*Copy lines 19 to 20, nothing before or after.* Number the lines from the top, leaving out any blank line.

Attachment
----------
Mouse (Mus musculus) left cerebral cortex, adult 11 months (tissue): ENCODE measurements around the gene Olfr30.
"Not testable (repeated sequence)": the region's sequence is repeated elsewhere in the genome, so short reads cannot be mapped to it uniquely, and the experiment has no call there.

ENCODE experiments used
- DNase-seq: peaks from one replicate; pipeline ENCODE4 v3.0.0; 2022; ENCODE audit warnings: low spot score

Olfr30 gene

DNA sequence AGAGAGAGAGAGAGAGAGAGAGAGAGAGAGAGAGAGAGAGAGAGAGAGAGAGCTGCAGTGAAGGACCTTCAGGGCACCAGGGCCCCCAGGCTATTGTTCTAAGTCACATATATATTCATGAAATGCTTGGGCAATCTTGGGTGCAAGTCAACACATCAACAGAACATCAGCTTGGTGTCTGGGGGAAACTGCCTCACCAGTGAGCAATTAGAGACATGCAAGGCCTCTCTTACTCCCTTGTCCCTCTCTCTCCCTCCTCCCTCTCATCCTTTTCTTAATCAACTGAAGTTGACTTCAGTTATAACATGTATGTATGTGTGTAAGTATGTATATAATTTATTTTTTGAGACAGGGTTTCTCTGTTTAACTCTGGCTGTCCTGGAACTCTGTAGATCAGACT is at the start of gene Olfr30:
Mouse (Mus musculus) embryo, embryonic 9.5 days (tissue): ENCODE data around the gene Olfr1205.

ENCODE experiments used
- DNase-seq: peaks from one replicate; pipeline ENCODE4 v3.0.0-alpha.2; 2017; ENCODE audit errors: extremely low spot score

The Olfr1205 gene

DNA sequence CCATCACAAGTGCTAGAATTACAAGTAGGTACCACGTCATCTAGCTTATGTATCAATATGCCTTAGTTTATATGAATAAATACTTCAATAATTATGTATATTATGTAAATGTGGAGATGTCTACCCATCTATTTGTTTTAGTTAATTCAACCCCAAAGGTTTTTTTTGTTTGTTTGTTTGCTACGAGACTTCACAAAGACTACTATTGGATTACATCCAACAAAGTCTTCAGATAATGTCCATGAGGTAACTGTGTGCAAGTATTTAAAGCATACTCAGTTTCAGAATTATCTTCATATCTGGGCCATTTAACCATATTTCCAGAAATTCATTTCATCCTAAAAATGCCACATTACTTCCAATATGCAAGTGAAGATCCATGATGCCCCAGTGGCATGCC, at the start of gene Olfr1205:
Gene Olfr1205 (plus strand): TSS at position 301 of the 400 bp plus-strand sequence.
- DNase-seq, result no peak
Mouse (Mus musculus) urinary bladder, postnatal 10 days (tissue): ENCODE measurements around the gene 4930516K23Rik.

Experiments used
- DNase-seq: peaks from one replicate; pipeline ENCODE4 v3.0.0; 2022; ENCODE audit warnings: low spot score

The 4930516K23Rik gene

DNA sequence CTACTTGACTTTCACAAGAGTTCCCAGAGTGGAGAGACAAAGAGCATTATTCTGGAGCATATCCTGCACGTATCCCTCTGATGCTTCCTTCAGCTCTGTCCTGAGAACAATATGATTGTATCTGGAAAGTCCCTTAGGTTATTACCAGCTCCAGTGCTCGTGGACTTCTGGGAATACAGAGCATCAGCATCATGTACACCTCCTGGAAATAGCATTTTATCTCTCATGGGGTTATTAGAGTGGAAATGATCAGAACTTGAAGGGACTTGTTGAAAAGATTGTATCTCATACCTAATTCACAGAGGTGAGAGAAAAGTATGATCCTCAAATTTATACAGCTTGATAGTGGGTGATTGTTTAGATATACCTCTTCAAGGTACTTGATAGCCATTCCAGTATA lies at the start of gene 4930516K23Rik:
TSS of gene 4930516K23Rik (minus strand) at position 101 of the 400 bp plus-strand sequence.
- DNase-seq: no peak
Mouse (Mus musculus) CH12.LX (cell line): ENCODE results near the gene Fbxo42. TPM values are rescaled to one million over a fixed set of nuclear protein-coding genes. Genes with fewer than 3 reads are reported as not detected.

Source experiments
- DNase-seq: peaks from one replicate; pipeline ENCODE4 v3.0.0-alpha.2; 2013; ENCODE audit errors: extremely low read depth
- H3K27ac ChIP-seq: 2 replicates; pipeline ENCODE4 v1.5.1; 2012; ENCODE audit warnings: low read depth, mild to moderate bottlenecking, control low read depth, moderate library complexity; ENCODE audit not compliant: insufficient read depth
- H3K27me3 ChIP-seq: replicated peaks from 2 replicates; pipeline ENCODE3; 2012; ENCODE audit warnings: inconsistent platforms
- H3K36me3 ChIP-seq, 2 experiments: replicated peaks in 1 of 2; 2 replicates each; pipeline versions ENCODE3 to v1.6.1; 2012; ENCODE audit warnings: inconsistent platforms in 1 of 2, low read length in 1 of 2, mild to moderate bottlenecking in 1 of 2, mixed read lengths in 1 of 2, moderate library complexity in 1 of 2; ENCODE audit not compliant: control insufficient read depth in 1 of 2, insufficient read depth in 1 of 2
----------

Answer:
TSS of gene 4930516K23Rik (minus strand) at position 101 of the 400 bp plus-strand sequence.
- DNase-seq: no peak